Kim has to tone down union-bashing laws

In a humiliating climb-down for the government of President Kim Young Sam, South Korean MPs last night passed a revised version of a controversial labour law, two months after the country's worst national strikes.

The revision represents a drastic U-turn for President Kim, whose popularity ratings plunged during the month-long unrest. The latest version of the law has been denounced by trade-union leaders, but is likely to quell calls for further industrial action, at least for the time being.

The law was first passed by the ruling New Korea Party at the end of last year, in a secret dawn session of the National Assembly at which no opposition MPs were present.

Its stated aim was to improve the competitiveness of South Korean companies by allowing them greatly flexibility in laying off workers.

But the sneaky manner of the law's passage, and its apparent bias in favour of employers and against trade unions, provoked South Korea's largest strikes, involving some 1.2million workers, and costing $3.28bn (pounds 2bn) in lost output.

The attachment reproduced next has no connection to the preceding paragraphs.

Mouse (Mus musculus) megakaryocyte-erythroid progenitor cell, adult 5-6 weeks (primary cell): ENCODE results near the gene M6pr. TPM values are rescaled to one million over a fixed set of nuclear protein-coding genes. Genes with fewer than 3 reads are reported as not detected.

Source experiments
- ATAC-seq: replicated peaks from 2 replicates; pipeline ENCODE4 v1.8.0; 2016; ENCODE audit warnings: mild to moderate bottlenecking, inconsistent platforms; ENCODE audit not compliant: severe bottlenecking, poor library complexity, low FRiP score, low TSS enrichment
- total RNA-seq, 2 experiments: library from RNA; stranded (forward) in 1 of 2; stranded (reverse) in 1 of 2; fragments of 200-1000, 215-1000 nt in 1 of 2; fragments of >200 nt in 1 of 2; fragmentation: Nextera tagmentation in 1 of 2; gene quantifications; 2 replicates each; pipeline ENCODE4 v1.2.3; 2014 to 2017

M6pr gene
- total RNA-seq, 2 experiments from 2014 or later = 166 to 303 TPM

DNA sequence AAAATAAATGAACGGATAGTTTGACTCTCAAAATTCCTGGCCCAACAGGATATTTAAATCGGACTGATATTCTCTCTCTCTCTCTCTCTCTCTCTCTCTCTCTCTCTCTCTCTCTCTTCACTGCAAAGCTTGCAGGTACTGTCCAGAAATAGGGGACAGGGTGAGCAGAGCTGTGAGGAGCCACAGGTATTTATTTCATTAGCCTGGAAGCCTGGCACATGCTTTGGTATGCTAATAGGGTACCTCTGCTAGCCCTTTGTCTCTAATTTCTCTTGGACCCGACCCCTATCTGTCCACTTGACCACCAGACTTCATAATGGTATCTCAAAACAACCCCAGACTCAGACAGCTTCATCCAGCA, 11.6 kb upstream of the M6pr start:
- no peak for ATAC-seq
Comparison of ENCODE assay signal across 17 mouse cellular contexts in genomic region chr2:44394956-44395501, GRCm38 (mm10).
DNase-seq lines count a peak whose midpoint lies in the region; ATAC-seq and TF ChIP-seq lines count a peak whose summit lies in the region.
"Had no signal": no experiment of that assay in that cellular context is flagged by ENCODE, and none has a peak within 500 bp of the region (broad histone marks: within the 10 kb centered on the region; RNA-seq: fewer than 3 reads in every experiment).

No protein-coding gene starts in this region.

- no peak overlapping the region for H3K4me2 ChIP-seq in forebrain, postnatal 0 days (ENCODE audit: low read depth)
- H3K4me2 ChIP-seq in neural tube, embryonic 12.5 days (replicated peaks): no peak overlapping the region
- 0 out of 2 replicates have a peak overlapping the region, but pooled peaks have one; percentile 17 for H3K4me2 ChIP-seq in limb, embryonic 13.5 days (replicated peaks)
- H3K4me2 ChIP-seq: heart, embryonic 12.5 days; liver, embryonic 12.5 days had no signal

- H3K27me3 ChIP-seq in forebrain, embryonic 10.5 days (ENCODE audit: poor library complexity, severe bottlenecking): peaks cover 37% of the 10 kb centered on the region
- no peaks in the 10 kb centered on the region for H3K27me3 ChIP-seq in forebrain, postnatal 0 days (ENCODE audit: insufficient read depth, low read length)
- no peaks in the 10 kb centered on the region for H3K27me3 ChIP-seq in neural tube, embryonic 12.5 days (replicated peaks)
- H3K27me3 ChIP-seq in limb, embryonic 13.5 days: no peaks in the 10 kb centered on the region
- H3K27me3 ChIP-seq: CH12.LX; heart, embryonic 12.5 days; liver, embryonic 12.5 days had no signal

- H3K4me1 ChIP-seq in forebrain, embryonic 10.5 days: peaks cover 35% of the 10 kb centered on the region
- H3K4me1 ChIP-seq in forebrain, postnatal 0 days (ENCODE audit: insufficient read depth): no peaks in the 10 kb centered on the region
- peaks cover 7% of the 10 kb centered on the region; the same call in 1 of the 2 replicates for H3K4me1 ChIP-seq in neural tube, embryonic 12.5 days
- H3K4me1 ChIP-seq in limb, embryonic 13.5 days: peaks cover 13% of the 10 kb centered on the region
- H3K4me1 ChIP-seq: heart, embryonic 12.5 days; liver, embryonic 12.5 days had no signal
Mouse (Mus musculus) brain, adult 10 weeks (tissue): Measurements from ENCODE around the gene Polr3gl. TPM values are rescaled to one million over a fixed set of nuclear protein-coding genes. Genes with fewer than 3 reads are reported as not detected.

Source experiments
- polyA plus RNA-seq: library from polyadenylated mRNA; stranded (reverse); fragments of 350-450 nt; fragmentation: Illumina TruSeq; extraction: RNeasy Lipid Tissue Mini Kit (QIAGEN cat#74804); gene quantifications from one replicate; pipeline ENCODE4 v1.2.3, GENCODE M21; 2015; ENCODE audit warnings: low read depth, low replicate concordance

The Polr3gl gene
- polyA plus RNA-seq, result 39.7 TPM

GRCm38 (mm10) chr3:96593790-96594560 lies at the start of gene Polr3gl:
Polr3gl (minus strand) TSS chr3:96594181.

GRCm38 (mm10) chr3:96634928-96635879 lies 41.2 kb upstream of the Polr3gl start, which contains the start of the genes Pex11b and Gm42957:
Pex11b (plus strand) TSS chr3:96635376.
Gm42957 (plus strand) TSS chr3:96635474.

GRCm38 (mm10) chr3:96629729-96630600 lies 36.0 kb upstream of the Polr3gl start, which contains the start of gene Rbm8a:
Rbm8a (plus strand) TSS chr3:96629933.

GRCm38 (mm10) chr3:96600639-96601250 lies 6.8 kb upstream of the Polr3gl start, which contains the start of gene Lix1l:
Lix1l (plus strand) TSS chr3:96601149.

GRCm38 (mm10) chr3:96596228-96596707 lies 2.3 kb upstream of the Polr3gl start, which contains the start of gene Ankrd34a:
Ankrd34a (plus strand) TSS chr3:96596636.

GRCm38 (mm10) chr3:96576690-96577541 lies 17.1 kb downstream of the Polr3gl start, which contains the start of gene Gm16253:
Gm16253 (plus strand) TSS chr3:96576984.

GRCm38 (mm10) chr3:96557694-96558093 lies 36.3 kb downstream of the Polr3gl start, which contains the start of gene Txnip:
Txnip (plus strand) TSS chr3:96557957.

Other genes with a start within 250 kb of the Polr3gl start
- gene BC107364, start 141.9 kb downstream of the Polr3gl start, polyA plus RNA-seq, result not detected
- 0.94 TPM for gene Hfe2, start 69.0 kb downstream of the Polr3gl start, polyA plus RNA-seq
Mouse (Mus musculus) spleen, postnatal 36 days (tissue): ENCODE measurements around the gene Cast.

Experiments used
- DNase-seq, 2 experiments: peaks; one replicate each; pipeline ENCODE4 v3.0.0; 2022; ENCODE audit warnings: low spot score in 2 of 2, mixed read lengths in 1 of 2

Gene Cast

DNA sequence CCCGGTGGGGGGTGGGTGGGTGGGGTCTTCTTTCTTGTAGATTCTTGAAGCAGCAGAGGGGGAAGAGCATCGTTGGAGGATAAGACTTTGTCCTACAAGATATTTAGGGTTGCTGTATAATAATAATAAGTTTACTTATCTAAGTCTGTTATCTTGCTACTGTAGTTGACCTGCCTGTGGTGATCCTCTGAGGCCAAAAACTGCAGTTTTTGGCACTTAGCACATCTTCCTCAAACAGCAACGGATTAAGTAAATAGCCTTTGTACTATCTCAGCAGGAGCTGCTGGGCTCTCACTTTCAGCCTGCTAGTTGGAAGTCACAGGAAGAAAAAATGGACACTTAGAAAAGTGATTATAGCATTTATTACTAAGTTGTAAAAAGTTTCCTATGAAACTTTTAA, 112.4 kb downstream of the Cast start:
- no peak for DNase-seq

The new version allows firms to impose flexible working hours, and removes the obligation for them to pay striking workers. But the planned relaxation of the rules on lay-offs, which are impossible under present law, will be delayed for two years. Firms are no longer allowed to sub-contract production and bring in strike- breakers during disputes.

Immediate recognition on a national level is given to the Korean Confederation of Trade Unions, which led the strikes but which is technically illegal under existing legislation. Multiple unions will be allowed within companies in five years.

The National Congress for New Politics, Korea's biggest opposition party, won a further concession when it agreed to passage of the bill only on condition that the National Assembly also revises another unpopular law, which grants new powers to the internal security agency.

For President Kim, however, the damage is done - indeed, public anger over the labour law has since been eclipsed by a corruption scandal over excessive loans which were made to the bankrupt Hanbo Steel Corporation.

Several of his closest advisers have been arrested on bribery charges, and at the end of last month the President made a televised apology for the failures of his government.

A senior North Korean politician who fled into the South Korean embassy in Peking last month will soon be allowed to travel to the South, according to officials in Seoul.

An official of the South Korean foreign ministry said that the Chinese authorities had agreed to allow Hwang Jang Yop to defect.